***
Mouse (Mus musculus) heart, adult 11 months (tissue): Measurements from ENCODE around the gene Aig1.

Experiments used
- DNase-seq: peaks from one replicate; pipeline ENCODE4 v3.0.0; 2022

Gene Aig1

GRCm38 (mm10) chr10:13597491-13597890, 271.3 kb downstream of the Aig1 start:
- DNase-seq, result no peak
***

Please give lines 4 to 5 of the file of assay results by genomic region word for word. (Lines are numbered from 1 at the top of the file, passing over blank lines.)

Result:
Gene Aig1

GRCm38 (mm10) chr10:13597491-13597890, 271.3 kb downstream of the Aig1 start: